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MONEYWEEK’S EDITOR-IN-CHIEF, MERRYN SOMERSET WEBB, CRITIQUES BIGBLEU'S 2010 HOUSE PRICE PREDICTION

At the weekend one of BIGbleu's readers forwarded us the email trail of a conversation she had with Merryn Somerset Webb of MoneyWeek. The conversation started because the reader, who also reads MoneyWeek, forwarded Merryn a link to our 30.04.10 blog on MoneyWeek’s UK house price predictions. She subsequently asked Merryn if she would explain why she disagreed so strongly with the BIGbleu positive view of the housing market.

Merryn provided this critique (click here to view) of the BIGbleu 2010 house price prediction - unfortunately we couldn't upload the image to seeking alpha. We have put our critique of her critique in dark blue boxes.

As you can see from the first paragraph, Merryn thought that our previous blog entry (on MoneyWeek's house price predictions) was rude. That wasn’t the intention and absolutely no offence was meant. We enjoy reading MoneyWeek and Merryn is obviously a very generous lady to have replied personally to the reader, answering her questions so comprehensively. Maybe our views will be wrong and Merryn will be able to thoroughly enjoy having the last laugh.   

Before finishing we’d just like to comment on the weakness in the markets over the past week or so and the relevance to the hosuing market.

Over the past few months there has been no end of bad news – weaker Chinese growth; sovereign default issues and the Greek crisis; the collapse of the Euro; nervousness about bank regulation; the German ban on naked short selling; Goldman Sachs being sued; the largest oil spill in US history; and volcanic ash clouds. In the UK we’ve also had an election and a hung parliament.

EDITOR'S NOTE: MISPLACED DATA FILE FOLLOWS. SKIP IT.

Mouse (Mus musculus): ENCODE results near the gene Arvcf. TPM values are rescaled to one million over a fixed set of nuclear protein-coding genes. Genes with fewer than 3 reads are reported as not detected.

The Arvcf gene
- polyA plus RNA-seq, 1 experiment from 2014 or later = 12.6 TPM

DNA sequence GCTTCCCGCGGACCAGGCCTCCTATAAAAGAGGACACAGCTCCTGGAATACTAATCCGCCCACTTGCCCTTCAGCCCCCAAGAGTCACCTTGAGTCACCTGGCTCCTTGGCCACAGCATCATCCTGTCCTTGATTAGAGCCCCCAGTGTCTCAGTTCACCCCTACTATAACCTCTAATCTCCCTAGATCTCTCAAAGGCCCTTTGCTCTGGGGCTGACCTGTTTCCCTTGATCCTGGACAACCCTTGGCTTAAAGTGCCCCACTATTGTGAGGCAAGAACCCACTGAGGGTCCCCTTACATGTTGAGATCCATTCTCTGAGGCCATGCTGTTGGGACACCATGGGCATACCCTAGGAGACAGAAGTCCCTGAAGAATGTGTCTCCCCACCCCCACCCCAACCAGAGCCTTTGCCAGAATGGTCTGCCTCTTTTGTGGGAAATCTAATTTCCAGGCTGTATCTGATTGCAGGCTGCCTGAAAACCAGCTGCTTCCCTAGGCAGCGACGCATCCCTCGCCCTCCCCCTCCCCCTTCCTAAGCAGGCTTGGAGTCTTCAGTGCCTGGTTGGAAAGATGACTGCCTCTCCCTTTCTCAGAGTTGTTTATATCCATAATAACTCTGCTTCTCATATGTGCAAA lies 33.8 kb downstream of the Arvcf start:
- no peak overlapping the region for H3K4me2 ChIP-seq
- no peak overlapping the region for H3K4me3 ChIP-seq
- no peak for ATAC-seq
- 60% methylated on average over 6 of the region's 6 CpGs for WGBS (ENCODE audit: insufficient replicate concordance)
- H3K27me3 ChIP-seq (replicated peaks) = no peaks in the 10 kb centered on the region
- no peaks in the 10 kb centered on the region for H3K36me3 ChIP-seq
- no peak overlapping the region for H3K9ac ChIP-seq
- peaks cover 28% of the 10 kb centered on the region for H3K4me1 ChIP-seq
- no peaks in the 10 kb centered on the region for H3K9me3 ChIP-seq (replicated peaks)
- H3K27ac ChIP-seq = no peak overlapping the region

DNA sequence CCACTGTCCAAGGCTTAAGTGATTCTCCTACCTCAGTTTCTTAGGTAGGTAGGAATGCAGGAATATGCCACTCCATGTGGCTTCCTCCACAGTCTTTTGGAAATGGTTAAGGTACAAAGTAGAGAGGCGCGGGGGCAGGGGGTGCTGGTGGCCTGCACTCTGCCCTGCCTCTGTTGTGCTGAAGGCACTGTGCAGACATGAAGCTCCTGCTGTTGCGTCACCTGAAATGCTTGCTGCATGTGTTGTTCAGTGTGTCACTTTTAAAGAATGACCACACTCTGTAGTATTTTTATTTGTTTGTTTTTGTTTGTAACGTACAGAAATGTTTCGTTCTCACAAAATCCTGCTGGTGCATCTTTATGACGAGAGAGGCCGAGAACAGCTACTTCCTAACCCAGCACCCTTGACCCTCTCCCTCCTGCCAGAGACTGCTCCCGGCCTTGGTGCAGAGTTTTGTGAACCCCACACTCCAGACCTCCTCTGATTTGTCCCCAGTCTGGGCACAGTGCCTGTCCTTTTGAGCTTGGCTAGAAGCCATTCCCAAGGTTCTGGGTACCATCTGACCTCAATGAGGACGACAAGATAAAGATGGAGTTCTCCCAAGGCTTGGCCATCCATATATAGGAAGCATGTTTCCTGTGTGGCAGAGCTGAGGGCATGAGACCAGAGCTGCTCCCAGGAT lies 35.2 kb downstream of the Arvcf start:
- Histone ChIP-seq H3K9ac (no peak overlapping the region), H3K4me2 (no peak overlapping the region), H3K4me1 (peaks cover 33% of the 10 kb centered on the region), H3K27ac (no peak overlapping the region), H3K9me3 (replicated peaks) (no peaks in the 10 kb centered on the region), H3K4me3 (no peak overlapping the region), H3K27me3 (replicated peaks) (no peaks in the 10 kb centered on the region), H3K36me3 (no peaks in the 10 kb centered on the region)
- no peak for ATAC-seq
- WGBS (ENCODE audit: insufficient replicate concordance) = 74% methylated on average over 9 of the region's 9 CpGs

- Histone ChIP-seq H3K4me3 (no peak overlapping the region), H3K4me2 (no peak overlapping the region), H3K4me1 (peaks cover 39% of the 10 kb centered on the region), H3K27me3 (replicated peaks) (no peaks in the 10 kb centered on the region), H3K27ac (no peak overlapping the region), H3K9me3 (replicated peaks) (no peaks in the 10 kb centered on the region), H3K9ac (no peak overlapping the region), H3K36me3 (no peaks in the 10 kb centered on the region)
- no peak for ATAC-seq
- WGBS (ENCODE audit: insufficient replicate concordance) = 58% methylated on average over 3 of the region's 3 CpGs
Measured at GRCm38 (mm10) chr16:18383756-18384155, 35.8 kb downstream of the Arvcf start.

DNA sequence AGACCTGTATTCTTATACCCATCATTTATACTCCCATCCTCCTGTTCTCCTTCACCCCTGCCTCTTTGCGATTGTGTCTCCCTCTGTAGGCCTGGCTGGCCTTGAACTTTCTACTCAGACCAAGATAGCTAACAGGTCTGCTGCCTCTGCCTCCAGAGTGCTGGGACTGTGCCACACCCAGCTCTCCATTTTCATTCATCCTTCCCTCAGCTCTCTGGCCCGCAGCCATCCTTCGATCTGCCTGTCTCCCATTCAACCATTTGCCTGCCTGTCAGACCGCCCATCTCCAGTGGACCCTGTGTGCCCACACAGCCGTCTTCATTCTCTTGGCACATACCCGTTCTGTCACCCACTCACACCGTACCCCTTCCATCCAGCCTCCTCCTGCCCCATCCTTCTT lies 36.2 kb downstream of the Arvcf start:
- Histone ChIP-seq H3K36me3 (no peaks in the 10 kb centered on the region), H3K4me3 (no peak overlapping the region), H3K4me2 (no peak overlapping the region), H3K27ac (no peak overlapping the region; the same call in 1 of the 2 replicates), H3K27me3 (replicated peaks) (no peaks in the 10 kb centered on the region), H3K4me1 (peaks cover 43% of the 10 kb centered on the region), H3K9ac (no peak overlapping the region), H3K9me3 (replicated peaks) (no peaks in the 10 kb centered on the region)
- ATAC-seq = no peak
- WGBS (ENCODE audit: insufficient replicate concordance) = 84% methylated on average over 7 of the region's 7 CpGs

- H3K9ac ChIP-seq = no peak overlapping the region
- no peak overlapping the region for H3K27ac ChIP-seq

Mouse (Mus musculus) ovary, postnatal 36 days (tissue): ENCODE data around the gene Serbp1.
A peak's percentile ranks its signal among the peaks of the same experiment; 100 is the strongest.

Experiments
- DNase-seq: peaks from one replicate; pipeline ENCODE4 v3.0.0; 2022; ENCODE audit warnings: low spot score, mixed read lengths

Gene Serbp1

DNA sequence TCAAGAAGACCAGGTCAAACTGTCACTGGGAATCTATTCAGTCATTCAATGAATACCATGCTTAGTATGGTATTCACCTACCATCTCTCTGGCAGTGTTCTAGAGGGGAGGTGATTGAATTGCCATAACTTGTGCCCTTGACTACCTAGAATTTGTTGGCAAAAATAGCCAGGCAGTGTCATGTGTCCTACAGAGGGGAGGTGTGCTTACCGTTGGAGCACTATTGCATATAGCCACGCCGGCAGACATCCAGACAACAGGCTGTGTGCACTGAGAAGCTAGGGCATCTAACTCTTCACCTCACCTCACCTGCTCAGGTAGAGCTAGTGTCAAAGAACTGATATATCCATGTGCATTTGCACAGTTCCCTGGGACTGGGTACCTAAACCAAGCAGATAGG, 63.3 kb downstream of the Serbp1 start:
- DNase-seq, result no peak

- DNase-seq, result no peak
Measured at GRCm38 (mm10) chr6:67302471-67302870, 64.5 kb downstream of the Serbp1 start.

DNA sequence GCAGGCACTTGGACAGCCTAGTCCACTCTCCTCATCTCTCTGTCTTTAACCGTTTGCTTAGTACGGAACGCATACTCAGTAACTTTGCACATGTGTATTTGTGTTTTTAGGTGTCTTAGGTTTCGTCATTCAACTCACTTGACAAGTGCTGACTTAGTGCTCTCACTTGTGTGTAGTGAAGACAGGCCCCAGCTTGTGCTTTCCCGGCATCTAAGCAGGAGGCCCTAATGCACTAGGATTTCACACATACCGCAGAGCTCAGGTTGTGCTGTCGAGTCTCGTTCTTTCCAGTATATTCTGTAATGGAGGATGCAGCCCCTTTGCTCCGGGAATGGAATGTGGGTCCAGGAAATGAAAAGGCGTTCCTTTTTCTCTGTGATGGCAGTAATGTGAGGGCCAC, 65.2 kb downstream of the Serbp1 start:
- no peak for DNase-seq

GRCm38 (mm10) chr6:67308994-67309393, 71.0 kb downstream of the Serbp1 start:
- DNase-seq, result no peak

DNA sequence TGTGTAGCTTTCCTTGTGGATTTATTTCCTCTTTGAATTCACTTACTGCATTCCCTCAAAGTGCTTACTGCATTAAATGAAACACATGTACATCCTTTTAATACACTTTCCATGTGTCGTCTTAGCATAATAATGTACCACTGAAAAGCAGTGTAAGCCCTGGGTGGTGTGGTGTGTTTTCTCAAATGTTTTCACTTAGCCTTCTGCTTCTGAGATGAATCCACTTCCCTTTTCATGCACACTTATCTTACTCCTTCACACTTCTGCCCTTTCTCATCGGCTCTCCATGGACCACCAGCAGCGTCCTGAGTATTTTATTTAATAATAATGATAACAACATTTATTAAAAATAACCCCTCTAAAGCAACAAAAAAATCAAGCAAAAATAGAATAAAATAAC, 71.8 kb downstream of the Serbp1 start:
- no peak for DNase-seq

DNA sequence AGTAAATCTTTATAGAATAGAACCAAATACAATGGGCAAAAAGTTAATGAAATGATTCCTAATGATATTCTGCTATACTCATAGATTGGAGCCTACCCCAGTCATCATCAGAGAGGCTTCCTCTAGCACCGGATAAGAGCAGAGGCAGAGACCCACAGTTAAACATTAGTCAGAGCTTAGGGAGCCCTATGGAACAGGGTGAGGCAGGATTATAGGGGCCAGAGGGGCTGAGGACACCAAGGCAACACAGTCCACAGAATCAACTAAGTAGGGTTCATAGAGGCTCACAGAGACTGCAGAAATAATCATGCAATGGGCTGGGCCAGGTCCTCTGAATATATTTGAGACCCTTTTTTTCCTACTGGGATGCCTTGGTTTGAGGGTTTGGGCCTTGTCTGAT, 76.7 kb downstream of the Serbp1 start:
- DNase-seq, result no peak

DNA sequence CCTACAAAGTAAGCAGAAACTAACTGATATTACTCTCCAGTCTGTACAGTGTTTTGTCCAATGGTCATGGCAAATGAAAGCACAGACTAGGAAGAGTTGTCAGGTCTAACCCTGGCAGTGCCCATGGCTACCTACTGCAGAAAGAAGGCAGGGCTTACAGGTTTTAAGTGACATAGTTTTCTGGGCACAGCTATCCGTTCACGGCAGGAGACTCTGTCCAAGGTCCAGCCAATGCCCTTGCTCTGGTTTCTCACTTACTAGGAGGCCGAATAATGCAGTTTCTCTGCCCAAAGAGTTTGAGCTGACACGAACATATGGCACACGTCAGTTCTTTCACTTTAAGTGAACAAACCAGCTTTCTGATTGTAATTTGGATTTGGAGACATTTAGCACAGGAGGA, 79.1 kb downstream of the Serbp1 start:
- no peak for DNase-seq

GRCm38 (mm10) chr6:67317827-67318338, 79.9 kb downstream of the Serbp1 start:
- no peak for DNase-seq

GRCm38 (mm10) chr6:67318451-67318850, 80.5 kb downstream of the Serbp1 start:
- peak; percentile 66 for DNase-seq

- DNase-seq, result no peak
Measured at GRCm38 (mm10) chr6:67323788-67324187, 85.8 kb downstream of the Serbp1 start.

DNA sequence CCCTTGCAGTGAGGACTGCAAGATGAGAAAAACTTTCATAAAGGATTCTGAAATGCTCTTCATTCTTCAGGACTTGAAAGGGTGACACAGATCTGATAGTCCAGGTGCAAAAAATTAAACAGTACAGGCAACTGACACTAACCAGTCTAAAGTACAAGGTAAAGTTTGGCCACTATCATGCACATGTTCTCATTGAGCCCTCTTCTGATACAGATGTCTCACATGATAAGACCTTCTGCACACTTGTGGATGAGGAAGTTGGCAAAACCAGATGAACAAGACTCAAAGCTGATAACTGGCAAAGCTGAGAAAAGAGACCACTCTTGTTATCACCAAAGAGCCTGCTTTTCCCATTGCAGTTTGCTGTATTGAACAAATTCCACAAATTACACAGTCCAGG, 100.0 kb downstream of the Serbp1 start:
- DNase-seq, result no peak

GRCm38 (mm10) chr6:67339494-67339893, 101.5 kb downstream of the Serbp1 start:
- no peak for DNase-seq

Ever the optimists, our view is that the housing market and financial markets have held up remarkably well given this backdrop. We think that’s very positive. Having recovered so far, so fast since March 2009 most were expecting a pull-back anyway. Given the circumstances it’s very reassuring and encouraging it hasn’t been larger. Fear has well and truly returned and all the bears have broken their long silence to say “I told you so, I told you it wouldn’t be a V shaped recovery”. That makes us positive too!

The relevance to the housing market is twofold. Firstly, we think financial markets will recover from their weakness, either on their own or with government help if they go much lower. Secondly, one of the reasons we have given for future rises in house prices is inflation. We think these scary market pull-backs are necessary for that inflation to happen. They scare the authorities as well as investors and will result in monetary stimuli remaining in place much longer than necessary. They also keep bond yields low which helps maintain low rates.

Fingers crossed for the next few weeks and months!

 

 



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